As a result, it's entirely possible that a slight reduction in its expected value makes no difference to how much Bill should fund X, so long as the (marginal) expected value of funding X to this degree still exceeds the expected value of shifting any of this funding to some alternative intervention Y. In such a case, assumption (1) above fails to hold. Otherwise, (2) is false: if shifting some funding to Y is really (expectably) for the best, despite reducing the effectiveness of the remaining X-funds (if any), then it's not true that it would've been (predictably) better for Bill to ignore the evidence and keep funding X at initial levels.  In neither case does epistemic rationality for the utilitarian agent make things (predictably) go worse.  Contra Hayward, in ordinary cases (i.e., barring an evil demon who punishes epistemic rationality, or the like), there are not "utilitarian reasons to adopt ostrich behaviour".

Friday, February 28, 2020

Who's Responsible for Offset Harms?

Here's a fun puzzle (that I owe to Caspar Hare): Polluter is trying to work out how to dispose of her toxic waste barrel economically, when she sees her neighbor about to pour his waste barrel into the river.  Delighted, she interrupts her neighbor and pays him to find a more eco-friendly way to dispose of his waste.  Having offset this harm, Polluter now feels free to dump her own waste into the river.  The downstream farm is ruined.  Who is responsible?

Tempting answer: Polluter! She dumped waste, while her neighbor (Paid-Off) didn't.  Polluter clearly caused the harm, and is the only eligible agent to be held morally responsible.

I think this tempting answer is importantly mistaken.

Thursday, February 27, 2020

A New Paradox of Deontology

[Update: I wrote a better version of this argument over at PEA Soup.]

There's something odd about the view that it'd be wrong to kill one innocent even to prevent five other (comparable) killings.  Given plausible bridging principles, this implies that we should prefer Five Killings over Killing One to Prevent Five.  But that seems an odd preference: how can five killings be preferable to one?  The deontologist (like Setiya) must think that agency is playing a crucial role here.*  While we should prefer one gratuitous killing over five, there is (on this view) a special kind of killing -- killing as a means -- where the good results of the killing don't get to count. So Killing One to Prevent Five is treated as morally akin to Six Killings, rather than to One Killing.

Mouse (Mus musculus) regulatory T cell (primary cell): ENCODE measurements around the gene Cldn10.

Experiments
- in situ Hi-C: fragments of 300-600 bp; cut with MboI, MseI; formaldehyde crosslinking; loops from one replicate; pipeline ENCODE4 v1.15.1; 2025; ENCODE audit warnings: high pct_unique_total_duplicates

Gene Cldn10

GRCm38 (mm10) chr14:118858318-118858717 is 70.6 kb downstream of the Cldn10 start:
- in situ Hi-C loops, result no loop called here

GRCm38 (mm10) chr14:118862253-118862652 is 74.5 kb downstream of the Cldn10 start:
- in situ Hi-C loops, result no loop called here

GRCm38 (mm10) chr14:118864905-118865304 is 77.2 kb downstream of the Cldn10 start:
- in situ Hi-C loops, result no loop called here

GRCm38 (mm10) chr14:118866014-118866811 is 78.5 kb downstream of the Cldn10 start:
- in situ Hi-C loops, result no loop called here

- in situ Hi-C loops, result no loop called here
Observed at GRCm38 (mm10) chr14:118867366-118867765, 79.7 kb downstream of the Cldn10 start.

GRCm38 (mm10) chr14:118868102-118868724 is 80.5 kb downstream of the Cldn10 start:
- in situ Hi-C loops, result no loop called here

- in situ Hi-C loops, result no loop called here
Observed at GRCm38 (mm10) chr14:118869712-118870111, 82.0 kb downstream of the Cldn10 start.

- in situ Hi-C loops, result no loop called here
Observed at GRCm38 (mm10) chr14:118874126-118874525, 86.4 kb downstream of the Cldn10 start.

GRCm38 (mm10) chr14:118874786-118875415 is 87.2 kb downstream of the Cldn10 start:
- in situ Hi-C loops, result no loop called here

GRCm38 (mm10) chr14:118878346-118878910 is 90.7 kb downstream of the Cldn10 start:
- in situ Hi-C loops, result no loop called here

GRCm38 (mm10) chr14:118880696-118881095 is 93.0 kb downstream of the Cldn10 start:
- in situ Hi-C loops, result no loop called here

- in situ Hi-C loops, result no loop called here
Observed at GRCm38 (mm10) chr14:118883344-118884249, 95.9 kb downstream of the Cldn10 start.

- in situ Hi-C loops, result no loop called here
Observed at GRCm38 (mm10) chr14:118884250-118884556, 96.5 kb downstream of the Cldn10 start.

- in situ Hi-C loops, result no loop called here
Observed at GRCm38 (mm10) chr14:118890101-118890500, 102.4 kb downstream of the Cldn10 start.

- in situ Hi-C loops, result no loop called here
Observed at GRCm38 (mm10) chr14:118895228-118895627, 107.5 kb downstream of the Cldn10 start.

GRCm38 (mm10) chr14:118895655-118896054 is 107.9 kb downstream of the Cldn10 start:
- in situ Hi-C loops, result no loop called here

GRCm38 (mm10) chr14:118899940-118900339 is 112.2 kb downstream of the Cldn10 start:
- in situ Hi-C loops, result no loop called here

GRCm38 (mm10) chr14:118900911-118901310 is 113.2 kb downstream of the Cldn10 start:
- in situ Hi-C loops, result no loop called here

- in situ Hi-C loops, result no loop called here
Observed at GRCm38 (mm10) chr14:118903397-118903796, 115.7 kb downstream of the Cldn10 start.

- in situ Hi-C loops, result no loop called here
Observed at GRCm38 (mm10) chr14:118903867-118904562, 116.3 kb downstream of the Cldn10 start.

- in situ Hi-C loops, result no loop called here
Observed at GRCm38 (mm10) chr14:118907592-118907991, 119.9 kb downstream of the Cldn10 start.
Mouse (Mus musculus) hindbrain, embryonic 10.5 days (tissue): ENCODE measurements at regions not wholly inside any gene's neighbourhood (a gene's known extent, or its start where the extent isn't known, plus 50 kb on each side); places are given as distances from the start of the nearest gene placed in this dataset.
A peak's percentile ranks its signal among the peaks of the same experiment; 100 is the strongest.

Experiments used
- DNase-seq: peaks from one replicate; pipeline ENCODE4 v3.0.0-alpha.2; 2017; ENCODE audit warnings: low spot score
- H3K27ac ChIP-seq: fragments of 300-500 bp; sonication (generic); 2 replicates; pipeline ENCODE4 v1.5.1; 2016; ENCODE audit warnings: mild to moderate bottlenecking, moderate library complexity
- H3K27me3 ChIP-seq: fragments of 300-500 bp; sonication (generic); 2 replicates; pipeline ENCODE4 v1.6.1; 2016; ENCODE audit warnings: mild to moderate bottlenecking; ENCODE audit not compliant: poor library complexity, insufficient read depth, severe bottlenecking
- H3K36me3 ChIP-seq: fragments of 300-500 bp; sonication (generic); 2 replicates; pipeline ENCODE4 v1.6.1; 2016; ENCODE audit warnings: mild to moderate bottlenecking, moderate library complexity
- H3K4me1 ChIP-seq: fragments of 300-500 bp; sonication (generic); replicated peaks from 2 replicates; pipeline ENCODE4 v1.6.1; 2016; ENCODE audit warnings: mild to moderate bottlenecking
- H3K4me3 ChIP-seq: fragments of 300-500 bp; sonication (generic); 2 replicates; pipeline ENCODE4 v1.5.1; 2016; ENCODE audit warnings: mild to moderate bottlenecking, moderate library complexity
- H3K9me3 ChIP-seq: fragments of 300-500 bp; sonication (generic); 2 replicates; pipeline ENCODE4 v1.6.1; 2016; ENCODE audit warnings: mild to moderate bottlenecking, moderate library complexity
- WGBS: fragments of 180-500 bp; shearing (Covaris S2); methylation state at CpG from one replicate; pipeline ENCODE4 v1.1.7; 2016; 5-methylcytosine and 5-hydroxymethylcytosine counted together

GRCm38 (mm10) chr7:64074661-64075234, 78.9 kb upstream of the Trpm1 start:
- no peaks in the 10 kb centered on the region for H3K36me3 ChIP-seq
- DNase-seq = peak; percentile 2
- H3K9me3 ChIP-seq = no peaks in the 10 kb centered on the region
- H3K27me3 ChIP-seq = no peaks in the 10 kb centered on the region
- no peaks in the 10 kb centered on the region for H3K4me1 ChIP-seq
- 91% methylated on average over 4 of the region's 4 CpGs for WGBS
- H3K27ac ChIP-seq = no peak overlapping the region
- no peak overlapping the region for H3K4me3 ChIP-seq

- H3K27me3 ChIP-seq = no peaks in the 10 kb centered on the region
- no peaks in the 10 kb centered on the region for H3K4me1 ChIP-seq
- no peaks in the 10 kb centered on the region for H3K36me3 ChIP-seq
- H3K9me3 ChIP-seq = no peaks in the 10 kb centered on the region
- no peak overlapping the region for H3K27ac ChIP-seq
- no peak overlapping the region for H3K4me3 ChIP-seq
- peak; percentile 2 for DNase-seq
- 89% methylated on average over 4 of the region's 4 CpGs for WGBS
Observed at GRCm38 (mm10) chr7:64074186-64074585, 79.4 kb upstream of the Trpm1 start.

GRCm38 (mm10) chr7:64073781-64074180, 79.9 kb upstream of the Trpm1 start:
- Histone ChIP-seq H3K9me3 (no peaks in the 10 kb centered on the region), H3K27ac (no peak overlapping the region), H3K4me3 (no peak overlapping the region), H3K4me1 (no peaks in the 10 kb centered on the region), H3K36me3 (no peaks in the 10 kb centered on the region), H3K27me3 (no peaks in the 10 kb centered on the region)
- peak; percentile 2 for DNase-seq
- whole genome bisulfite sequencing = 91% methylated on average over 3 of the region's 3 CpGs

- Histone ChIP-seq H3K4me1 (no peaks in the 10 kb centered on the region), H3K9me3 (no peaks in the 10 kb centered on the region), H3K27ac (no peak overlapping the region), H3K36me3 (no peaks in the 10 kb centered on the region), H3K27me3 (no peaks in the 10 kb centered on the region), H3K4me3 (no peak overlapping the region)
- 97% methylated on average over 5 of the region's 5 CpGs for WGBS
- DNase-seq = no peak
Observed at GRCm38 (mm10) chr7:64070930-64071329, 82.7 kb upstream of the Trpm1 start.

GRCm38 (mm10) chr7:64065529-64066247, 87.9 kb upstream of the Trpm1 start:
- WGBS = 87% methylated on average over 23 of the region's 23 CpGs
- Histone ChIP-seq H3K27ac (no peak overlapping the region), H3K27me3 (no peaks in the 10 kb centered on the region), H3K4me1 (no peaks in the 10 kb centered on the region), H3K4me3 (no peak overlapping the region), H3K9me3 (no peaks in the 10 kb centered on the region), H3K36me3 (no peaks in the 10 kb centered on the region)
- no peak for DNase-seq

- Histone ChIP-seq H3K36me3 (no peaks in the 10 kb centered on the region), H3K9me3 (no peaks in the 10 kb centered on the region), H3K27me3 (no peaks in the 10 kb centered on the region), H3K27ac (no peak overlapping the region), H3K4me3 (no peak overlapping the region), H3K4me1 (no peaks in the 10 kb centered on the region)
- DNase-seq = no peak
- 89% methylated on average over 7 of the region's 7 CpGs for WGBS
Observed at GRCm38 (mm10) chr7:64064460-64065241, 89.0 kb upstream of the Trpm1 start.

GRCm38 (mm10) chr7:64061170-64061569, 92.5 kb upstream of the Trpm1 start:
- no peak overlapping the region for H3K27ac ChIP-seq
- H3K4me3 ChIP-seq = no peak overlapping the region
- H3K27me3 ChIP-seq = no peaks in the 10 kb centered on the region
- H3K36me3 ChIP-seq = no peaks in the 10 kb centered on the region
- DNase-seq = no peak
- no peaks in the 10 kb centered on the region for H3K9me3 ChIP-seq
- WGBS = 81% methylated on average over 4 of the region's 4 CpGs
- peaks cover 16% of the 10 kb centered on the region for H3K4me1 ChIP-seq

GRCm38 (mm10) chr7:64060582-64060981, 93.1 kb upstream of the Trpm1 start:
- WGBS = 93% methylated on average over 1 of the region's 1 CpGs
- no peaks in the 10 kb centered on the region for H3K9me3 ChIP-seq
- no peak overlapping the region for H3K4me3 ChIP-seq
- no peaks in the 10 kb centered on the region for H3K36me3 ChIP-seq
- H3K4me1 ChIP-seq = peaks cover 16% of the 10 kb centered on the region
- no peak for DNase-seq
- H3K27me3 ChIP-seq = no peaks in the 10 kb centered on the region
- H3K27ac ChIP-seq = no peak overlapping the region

This is odd enough, but I think it gets worse.  For compare some variations of the case.  First note that if the good results of the killing-as-a-means don't get to count, then it seems it shouldn't matter to our moral verdicts whether the intended good results actually eventuate or not.  So consider Killing One in a Failed Attempt to Prevent Five (KOFAPF).  Clearly, KOFAPF is much worse an outcome than Killing One to Prevent Five (KOPF): it has the same agential intervention, but with six killings instead of just one.  So we should strongly prefer KOPF over KOFAPF.  But then how can we coherently prefer Five Killings over KOPF?

Thursday, February 20, 2020

Emergence and Incremental Impact

In 'What’s Wrong with Joyguzzling?', Kingston and Sinnott-Armstrong claim that individual greenhouse gas emissions never make a difference.  I find this to be a deeply bizarre claim, since they don't dispute that large amounts of GHG emissions together make a difference, and that large amounts of GHG can be produced by adding together many smaller amounts.